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Islamabad

April 17, 2018

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Brilliance of floral art as medium of expression

Islamabad: To celebrate its 20th anniversary, the Floral Art Society of Pakistan (FAS) Islamabad-Rawalpindi Chapter organised a fundraising event showcasing a floral depiction of the evergreen narrative,’ Anarkali’ by Imtiaz Ali Taj.

The purpose was to ‘display the brilliance of utilising floral art as a medium of expression while contributing to the welfare of society. Proceeds from the show will go towards purchasing a new dialysis machine for the Pakistan Kidney Patients Association (PKPA). MC’s for the show were Sufia Shahid and Zeenat Salim, who also created the exhibit at the entrance.

It was a ‘full house’ attendance, evidence of how diligently members had worked not only to present the show but also to see that enough funds were collected to make a difference. While the drama part of the show was satisfactory - there are always a few glitches in such productions - the floral arrangements were a real ‘wow’ factor! From the symbolic pomegranate flower (Farhana Azim) from which the heroine emerges, to the peacock (Farhat Zaman); sparkling fountain (Aisha Khalid); trees, backdrops and other paraphernalia that went into each scene, the creativity that the members displayed was amazing and they can rightfully be proud of themselves. Regretfully, all names cannot be mentioned. It is a pity everything was dismantled after the show – more funds could have been collected by charging a small fee from visitors, as the whole set up was worth displaying so that more people could see the creativity of Pakistani women!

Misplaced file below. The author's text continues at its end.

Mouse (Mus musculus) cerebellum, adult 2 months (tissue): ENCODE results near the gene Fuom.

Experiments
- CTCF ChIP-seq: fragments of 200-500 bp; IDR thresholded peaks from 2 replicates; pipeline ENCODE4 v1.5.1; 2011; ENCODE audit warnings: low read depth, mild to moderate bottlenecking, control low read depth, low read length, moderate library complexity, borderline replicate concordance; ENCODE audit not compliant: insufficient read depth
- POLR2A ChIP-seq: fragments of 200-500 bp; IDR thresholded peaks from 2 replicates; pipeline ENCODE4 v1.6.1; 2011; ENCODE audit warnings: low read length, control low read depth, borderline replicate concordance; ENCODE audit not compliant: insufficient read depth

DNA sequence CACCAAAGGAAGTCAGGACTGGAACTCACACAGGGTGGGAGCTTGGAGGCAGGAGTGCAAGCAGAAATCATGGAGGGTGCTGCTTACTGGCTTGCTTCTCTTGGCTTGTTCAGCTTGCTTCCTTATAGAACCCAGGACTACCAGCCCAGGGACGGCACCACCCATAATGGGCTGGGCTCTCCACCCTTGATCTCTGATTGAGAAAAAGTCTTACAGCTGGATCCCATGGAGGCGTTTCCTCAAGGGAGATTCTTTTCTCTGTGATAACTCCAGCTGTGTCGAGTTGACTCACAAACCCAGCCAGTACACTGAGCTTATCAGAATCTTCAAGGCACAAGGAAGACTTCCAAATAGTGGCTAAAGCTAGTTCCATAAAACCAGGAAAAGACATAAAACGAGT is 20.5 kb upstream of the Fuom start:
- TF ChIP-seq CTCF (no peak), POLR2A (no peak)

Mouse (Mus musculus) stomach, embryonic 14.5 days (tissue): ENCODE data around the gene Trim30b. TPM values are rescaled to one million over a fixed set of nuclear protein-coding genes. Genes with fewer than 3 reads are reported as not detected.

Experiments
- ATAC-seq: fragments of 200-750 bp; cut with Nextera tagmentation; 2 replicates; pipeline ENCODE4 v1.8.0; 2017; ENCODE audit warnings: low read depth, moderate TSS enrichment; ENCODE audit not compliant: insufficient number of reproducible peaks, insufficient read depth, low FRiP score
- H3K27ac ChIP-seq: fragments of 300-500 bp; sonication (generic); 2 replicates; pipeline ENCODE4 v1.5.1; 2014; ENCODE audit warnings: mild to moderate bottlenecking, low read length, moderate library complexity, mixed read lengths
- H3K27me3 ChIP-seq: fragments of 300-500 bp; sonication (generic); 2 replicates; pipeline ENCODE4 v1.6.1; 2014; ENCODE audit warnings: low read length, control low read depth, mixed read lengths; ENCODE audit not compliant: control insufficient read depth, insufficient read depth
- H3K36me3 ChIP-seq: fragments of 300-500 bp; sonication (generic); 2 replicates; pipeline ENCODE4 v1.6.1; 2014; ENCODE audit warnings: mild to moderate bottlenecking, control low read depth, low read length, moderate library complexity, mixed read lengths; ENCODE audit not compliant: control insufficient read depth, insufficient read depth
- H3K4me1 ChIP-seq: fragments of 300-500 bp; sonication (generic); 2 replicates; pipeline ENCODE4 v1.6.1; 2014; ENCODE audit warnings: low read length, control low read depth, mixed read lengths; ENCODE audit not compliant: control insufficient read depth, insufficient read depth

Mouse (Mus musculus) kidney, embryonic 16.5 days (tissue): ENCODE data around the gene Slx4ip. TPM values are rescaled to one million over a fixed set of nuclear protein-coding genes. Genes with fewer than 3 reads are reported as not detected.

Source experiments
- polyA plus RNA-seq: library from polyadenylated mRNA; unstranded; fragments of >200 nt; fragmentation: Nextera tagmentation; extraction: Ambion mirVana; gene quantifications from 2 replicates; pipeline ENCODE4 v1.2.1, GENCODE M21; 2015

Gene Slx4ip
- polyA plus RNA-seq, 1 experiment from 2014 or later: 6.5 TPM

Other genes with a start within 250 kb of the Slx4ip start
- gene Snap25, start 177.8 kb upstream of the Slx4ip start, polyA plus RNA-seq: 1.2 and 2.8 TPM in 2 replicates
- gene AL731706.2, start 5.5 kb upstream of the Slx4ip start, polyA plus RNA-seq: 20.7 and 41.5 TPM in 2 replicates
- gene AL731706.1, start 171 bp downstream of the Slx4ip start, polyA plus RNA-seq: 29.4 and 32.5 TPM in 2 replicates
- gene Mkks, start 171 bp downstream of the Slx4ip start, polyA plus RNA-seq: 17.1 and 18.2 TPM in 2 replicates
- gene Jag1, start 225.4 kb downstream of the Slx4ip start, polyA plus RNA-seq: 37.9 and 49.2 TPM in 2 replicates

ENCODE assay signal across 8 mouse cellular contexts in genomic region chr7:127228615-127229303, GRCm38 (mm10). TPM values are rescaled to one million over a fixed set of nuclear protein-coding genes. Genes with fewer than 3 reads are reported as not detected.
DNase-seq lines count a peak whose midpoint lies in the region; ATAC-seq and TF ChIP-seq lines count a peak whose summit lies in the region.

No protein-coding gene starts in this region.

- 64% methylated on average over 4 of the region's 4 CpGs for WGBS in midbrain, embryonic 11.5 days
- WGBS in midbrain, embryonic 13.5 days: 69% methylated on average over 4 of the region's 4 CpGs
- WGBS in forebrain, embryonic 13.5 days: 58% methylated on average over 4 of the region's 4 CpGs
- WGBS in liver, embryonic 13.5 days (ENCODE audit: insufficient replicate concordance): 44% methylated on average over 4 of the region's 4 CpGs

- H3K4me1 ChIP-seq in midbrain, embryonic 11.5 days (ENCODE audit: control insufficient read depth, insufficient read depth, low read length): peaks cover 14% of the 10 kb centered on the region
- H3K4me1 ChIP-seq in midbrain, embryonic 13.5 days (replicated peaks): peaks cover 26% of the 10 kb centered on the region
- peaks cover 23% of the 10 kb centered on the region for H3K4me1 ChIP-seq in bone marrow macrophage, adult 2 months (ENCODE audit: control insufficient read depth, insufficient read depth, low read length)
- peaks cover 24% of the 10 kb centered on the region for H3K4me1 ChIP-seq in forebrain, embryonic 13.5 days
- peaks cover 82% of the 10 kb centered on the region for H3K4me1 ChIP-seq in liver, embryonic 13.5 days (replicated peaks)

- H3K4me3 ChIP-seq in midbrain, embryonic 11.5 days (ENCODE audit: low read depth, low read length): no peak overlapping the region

The show began a little late with Sufia Shahid saying a few words about the history of FASP; its efforts to ‘give back’ to the community and the laurels it has earned for Pakistan in international shows, while expressing her feelings with a song. The first scene showed Shahzada Saleem strolling in the garden when he hears music nad comes upon Anarkali playing the sitar. Enamored by her beauty he offers her a flower as a token of his love. Scene two shows Anarkali performing in the Great Darbar on Akbar’s command, during which he sees the secret communication between the two lovers; is overcome with rage and orders Anarkali be arrested. In the third scene Ankarli is sentenced and buried alive behind a wall. There are many speculations about whether this story is true; a concocted legend or a figment of someone’s imagination but it has captured hearts and minds for generations. There is also a belief among many that Anarkali escaped and lived a life of anonymity. Who knows?

In conclusion president FAS, Ghazala Abdullah also said a few words about the society; thanked the sponsors of the event and invited the CEO o PKPA, Col. ® Yunus Bhatti to say a few words after introducing him and his work. The elderly gentlemen paid loving tribute to his wife – whose ailment let to the establishment of PKPA - in heartwarming words that brought tears to many eyes and thanked his colleagues for their support. He invited the audience to come and see what the association is doing for the people who cannot afford expensive treatment for their kidney problems.

The show ended with a joyful proclamation by Ghazala Abdullah, “Let the celebration begin;” the last hidden arrangement which was a ‘20’ made from white roses was unveiled and sparkling confetti came down from above. For this scene all FAS members should have been present but they came on later to well deserved applause from the audience.

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